“Historically, lenders have almost always wanted collateral when making large-dollar loans,” says Todd Nelson, senior vice president at online lender LightStream. “That way if a borrower cannot pay, they can recover the asset and sell it to offset their losses on the loan.”
You can also get secured financing without the boat as collateral if you take out a home equity loan or use money from a home equity line, or if you get a personal loan that is backed by items of value, such as securities.
“Most of them are secured by the boat loan as collateral itself or another financial source, such as a home equity loan,” Haymond says.
Unsecured financing. If you have a high credit score and a strong income, a personal loan could be an ideal way to purchase a boat. You would just need approval for a loan that could cover the cost of the boat. With a secured loan, lenders will have limitations on the year, make and model of the boats they use for collateral.
“Unsecured lenders are underwriting the borrower, not the collateral,” Nelson says. “That makes the application and funding process easier, as an unsecured loan can be used to purchase any boat from any seller.”
[Read: Best Home Equity Loans.]
Take These 4 Steps When Applying for a Boat Loan
Make sure your credit and finances are strong. You’ll need a decent credit score to get a boat — at least a 660 FICO score for an unsecured loan, for example, Nelson says. The lender will also check your income, debt-to-income ratio and possibly your net worth. You might need to come up with a down payment if you’re getting a secured loan. Make sure you can afford the extra costs that come with a boat, such as insurance, a travel trailer, gas and maintenance, like winterizing.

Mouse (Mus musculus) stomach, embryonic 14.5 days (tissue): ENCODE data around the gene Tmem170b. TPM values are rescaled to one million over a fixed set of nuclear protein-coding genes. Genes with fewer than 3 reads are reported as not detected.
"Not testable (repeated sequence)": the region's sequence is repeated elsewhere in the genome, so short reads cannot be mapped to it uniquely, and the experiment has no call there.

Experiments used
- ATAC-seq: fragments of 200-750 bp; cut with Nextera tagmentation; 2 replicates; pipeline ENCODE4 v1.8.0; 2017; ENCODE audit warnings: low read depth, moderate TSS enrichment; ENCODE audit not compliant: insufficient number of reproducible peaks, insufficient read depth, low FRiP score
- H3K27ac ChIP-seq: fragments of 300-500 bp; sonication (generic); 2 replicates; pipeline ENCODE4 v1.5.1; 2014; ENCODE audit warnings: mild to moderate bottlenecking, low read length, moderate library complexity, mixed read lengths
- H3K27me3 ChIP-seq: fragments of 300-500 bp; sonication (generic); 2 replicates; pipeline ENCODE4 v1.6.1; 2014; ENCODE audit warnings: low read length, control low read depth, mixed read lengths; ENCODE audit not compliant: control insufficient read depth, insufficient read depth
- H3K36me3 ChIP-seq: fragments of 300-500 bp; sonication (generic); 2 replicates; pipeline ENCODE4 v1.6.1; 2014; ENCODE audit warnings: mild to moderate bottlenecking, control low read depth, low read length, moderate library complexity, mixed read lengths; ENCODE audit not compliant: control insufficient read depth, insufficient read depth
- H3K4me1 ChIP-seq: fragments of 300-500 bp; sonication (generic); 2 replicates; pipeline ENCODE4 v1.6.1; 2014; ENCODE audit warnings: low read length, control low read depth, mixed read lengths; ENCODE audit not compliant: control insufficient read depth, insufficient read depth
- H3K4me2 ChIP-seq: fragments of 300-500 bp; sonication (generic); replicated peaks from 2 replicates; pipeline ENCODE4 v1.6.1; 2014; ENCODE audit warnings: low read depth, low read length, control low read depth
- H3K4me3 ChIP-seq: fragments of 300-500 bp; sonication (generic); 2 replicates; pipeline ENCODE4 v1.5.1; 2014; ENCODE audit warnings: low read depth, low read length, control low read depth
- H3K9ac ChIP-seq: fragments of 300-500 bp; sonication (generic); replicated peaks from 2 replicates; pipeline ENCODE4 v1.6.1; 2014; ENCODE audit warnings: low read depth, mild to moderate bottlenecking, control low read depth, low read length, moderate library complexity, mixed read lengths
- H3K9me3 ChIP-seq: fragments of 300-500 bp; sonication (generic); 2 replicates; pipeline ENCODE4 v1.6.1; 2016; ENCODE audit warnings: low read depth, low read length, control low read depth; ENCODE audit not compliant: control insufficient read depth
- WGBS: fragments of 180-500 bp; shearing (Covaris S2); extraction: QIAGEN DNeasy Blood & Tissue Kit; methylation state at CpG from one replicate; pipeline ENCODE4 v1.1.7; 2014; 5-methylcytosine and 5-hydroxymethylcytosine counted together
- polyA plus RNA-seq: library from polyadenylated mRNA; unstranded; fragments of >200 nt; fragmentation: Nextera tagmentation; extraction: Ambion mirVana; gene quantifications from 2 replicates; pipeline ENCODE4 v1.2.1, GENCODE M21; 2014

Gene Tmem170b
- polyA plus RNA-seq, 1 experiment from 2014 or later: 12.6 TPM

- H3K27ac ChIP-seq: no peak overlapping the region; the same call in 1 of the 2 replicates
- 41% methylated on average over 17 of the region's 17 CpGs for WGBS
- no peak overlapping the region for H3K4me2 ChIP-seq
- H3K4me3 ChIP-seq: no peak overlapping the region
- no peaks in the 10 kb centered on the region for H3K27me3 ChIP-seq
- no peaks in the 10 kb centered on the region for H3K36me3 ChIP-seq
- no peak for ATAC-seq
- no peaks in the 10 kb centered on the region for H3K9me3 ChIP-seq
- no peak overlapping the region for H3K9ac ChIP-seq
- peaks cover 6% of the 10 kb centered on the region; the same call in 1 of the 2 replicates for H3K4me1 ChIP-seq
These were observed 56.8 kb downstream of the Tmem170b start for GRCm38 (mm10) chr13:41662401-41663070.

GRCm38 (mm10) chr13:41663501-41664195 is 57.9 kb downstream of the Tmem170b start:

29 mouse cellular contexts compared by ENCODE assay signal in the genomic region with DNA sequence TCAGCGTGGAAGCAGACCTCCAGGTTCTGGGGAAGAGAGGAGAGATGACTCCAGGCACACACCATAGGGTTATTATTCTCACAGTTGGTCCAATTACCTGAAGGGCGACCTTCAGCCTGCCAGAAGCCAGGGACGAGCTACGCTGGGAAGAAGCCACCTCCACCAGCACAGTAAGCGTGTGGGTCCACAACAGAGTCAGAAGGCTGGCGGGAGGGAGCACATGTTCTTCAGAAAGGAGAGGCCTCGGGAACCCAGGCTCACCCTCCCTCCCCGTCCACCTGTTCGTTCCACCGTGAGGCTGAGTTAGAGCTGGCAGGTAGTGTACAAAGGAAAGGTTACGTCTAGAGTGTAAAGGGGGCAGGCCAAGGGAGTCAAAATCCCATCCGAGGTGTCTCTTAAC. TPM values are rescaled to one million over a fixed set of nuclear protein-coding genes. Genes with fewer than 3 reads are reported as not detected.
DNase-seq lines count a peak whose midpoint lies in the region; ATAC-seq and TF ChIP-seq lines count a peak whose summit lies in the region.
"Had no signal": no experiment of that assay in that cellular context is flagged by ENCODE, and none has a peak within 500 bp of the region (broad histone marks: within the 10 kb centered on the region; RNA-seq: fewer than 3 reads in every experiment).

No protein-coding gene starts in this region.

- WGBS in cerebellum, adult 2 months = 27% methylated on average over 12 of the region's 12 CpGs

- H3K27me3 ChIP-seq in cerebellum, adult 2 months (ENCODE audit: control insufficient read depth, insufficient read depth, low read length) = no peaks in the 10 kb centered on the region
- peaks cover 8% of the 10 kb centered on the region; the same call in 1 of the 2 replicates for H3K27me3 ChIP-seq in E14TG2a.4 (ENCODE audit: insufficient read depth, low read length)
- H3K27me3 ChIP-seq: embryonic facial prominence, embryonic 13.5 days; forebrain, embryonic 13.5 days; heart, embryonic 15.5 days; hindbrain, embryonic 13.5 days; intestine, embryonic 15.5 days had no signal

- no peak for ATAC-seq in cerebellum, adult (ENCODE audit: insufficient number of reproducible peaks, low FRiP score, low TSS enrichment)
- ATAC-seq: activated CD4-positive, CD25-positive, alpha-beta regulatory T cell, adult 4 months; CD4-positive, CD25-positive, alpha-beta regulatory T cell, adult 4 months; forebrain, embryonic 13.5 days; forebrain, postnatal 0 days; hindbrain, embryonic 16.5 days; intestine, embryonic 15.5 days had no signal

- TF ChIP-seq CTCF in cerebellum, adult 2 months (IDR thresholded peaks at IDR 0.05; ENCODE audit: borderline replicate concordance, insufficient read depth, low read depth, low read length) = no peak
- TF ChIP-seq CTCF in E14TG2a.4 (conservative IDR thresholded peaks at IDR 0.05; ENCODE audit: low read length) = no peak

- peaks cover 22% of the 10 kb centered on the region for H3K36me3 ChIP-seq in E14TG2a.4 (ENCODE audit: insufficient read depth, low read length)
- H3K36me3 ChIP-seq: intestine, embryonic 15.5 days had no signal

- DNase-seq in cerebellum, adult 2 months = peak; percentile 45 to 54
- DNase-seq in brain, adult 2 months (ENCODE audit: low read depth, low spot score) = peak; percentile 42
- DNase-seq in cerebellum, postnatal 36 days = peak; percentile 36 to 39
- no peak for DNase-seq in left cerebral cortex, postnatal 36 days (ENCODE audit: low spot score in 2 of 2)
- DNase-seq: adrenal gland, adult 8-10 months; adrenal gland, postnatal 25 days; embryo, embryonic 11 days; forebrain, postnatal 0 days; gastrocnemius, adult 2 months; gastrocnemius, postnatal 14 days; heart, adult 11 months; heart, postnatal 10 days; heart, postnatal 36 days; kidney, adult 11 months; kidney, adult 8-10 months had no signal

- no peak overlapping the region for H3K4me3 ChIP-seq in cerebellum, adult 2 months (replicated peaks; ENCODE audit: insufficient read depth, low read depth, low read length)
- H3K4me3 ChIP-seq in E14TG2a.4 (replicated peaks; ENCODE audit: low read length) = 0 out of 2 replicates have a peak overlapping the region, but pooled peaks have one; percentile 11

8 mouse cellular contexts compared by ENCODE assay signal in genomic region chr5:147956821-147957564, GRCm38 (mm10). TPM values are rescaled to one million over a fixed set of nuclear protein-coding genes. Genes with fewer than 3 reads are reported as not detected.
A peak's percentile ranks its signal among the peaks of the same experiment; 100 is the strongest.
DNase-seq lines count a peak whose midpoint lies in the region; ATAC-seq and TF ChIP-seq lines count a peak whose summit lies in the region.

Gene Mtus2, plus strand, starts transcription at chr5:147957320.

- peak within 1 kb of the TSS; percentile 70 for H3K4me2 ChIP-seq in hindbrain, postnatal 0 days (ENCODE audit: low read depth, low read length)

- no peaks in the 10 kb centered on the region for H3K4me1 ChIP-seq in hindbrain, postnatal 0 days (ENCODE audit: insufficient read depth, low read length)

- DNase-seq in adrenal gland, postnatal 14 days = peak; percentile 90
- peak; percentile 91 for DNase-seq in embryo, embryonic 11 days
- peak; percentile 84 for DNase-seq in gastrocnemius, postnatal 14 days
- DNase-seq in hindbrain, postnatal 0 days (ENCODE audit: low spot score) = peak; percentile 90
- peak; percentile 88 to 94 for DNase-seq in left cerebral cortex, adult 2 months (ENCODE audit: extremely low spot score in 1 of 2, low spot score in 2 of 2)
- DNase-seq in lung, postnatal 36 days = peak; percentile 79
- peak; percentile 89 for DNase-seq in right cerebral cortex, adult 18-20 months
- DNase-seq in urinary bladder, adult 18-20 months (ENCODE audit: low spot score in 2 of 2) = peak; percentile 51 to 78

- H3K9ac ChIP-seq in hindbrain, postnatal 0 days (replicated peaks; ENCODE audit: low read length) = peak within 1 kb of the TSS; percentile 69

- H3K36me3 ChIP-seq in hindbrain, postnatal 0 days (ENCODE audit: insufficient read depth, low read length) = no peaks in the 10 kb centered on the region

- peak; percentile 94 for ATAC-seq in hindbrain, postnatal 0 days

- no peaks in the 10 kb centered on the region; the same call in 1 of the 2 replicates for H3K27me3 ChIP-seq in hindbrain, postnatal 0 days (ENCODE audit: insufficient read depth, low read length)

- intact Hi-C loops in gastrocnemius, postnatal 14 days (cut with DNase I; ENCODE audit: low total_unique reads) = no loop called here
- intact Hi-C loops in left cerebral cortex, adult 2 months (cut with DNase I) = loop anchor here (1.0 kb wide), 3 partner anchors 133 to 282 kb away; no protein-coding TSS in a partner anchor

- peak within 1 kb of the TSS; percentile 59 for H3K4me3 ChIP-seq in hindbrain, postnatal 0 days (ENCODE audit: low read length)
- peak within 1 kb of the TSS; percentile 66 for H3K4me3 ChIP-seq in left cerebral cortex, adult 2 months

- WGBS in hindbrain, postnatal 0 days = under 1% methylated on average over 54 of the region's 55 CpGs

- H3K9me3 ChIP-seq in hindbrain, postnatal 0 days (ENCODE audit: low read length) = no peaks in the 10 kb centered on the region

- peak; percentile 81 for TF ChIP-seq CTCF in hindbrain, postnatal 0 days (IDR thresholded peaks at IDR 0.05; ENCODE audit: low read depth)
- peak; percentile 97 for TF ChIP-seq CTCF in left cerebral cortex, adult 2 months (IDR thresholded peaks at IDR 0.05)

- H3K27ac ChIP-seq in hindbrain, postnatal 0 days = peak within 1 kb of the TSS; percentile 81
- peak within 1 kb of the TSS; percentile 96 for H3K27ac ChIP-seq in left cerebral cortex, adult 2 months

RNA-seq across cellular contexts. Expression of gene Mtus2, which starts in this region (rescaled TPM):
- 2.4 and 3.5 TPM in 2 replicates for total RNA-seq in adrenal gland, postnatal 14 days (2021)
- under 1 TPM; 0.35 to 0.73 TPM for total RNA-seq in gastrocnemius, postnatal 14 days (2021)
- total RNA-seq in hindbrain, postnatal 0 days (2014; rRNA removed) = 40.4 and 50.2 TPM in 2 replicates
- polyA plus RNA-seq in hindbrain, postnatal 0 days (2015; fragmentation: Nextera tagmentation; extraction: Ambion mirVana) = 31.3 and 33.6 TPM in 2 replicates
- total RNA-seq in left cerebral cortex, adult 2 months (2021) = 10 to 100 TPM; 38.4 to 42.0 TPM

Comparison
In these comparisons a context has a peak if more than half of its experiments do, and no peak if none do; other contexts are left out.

Decide what type of boat you need. There are many types and sizes of boats, from modest fishing boats to million-dollar yachts. “Know what you’re using it for,” Haymond says. “Are you going to be fishing with it, water skiing or cruising around the lake?” Then you’ll want to see how much you can afford and whether you’re better off getting a previously owned boat instead of a new one.